Back when garbage was taken to the town dump, it was more expensive to collect than dispose of.waste. Residents paid low, flat-rate collection fees. Today, the town dump has been closed or upgraded to protect human health and the environment. Collection and disposal costs have risen sharply as a result of meeting environmental standards and hauling waste further away. By 1991, the statewide average cost of disposal was $47 per ton.
Some communities are questioning the fairness of flat-rate fees. To make costs more equitable, these municipalities are charging variable collection rates, which are similar to utility bills in that the charge is based on the homeowner's usage.
Besides promoting an equitable cost structure, a variable rate impacts powerfully on waste management by PLACING THE BURDEN FOR REDUCING COSTS ON THE WASTE GENERATOR. A flat rate does not provide incentive to reduce waste or recycle. A family that recycles pays the same amount for trash removal as a family that does not. But a variable rate that enable residents to reduce disposal costs provides an incentive to reduce waste and recycle as much as possible.
Combining a per-bag fee with a comprehensive waste reduction and recycling program (including municipal composting and intensive public education) can drastically reduce the amount of waste requiring disposal. The following diversion amounts can be expected under optimal conditions:
As much as 61 percent could be diverted from the municipality waste stream under optimal conditions. Under normal conditions, a diversion goal of 50 percent is reasonable and achievable.
There are three main considerations in designing and implementing a variable rate waste collection program:
There are currently (2004) about 213 Pay as You Throw programs in Pennsylvania. Communities indicated that the most common error in planning a program is too little public information BEFORE the program is implemented. Citizens need to know how the program will work, where to buy bags or stickers, how much they will cost, when trash will be collected, and how the program will benefit them. Citizens must also be told how to reduce costs through recycling, composting and waste reduction.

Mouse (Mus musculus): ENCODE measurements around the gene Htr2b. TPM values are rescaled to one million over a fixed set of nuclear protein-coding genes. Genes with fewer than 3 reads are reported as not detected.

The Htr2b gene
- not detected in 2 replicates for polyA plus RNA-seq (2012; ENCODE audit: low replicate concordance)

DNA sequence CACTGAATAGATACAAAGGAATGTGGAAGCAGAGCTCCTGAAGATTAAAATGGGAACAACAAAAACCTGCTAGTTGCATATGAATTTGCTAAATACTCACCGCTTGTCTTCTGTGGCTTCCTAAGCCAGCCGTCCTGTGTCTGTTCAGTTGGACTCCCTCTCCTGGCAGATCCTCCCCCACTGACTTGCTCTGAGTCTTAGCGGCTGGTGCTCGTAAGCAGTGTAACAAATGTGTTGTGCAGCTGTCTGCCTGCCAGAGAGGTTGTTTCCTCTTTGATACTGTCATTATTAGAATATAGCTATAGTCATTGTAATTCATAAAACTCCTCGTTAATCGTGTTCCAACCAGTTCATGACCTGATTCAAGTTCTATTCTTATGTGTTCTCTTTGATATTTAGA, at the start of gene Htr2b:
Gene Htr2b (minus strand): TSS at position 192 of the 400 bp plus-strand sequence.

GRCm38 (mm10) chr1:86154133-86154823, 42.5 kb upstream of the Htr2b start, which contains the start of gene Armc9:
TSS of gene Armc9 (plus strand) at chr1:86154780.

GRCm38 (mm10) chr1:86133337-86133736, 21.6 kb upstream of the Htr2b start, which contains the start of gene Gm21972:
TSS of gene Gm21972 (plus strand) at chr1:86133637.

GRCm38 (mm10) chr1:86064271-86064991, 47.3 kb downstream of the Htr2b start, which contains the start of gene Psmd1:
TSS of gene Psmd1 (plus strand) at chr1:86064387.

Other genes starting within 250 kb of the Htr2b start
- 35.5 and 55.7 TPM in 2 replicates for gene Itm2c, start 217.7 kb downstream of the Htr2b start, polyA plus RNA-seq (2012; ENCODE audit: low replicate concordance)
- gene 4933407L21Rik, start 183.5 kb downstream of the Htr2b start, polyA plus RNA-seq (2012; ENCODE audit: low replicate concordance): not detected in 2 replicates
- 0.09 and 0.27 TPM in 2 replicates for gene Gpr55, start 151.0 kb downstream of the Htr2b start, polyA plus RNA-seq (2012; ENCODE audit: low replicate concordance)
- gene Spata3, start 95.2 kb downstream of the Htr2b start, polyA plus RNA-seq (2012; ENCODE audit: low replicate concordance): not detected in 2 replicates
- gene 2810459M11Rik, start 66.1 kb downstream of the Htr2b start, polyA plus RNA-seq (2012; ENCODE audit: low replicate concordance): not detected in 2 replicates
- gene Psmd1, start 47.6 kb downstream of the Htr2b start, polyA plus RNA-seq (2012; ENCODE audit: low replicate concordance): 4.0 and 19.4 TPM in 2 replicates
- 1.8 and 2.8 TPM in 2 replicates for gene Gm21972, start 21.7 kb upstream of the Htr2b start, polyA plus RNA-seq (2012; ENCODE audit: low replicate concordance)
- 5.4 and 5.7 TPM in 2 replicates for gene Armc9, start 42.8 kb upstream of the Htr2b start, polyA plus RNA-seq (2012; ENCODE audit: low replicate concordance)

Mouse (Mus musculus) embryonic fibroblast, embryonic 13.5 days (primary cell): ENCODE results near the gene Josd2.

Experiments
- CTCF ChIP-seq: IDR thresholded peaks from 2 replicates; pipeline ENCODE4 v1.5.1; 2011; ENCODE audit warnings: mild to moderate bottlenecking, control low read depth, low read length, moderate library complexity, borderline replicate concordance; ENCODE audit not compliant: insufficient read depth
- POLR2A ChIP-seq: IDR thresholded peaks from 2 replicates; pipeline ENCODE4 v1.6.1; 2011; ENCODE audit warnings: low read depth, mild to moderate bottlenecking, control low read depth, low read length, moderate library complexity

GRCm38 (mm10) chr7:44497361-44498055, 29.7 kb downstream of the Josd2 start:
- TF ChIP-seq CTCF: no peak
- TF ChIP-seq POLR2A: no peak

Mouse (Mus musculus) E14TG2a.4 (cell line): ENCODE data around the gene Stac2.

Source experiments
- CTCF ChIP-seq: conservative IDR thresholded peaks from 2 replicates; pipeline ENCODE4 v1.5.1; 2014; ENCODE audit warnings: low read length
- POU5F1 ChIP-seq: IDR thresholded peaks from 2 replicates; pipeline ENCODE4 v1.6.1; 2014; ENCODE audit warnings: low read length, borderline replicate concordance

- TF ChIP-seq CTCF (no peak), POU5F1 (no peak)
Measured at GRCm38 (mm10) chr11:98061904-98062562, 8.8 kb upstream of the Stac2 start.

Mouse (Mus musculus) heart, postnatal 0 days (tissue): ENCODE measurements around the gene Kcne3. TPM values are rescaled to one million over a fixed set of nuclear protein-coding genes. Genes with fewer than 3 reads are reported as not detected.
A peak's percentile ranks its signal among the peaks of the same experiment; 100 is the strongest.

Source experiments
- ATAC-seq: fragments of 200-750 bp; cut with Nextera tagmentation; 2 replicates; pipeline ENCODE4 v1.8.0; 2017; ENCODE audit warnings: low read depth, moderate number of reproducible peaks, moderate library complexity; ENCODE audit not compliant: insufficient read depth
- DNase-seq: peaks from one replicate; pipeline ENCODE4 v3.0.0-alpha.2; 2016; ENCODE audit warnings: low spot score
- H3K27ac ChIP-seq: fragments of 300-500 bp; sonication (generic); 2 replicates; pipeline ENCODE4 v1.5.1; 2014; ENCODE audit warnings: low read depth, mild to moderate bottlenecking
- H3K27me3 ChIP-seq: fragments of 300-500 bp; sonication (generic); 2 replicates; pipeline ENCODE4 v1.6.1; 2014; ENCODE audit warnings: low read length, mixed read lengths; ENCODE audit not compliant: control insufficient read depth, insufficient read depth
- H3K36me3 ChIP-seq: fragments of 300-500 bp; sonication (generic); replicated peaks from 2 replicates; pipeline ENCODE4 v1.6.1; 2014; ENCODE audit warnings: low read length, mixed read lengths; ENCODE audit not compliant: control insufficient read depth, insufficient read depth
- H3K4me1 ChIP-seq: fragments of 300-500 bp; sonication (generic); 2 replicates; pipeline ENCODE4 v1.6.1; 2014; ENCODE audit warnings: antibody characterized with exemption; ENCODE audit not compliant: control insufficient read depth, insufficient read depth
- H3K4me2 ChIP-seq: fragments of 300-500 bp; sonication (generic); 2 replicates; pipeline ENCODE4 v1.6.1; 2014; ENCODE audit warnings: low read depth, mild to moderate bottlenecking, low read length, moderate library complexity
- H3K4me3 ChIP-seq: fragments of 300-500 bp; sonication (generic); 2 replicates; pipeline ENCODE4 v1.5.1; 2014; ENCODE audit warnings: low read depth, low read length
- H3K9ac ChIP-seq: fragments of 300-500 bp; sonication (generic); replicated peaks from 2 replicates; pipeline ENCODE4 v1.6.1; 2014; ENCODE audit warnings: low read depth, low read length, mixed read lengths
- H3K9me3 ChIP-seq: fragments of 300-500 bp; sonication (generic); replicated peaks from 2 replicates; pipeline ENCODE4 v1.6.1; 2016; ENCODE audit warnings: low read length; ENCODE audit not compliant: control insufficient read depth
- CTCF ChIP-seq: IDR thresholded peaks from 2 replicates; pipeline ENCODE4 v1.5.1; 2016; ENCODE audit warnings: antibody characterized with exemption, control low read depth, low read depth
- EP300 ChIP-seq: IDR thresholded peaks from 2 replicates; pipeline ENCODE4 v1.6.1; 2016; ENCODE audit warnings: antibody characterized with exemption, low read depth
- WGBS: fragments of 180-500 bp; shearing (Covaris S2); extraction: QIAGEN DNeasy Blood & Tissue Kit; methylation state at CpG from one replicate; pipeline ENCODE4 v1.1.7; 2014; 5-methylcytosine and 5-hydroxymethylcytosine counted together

The municipalities also recommended the following:
Carlisle (Cumberland Co.) combines a per-bag fee system with curbside recycling for seven of the eight materials listed in Act 101, and comprehensive public education on recycling, waste reduction, and composting. The borough's recycling rate averaged over 32 percent during the first 40 weeks of program operation and saved $83,504 in avoided disposal costs--a projected annual savings of $108,556 for a population of about 20,000.
Perkasie (Bucks Co.) residents have a choice of buying 40-pound or 20-pound trash bags. The borough provides curbside recycling for newspaper, aluminum, glass, and corrugated paper; drop-off recycling is available for plastics. The program resulted in a 193 percent increase in recycling and a 41 percent decrease in the amount of waste requiring disposal. Perkasie's waste reduction level before recycling is estimated at 18 percent.
Forest City's (Susquehanna Co.) per-bag fee complements drop-off recycling and curbside collection of yardwaste. The combined programs decreased the amount of waste requiring disposal by more than 50 percent.
This fact sheet is a summary of a report (same title) published by the Pennsylvania Department of Environmental Protection. For a full copy of this report, please contact us at our recycling e-mail address: email@example.com
Department of Environmental Protection
Bureau of Land Recycling and Waste Management
Rachel Carson State Office Building
P.O. Box 8472
Harrisburg, Pa 17105-8472
Please print on recycled paper
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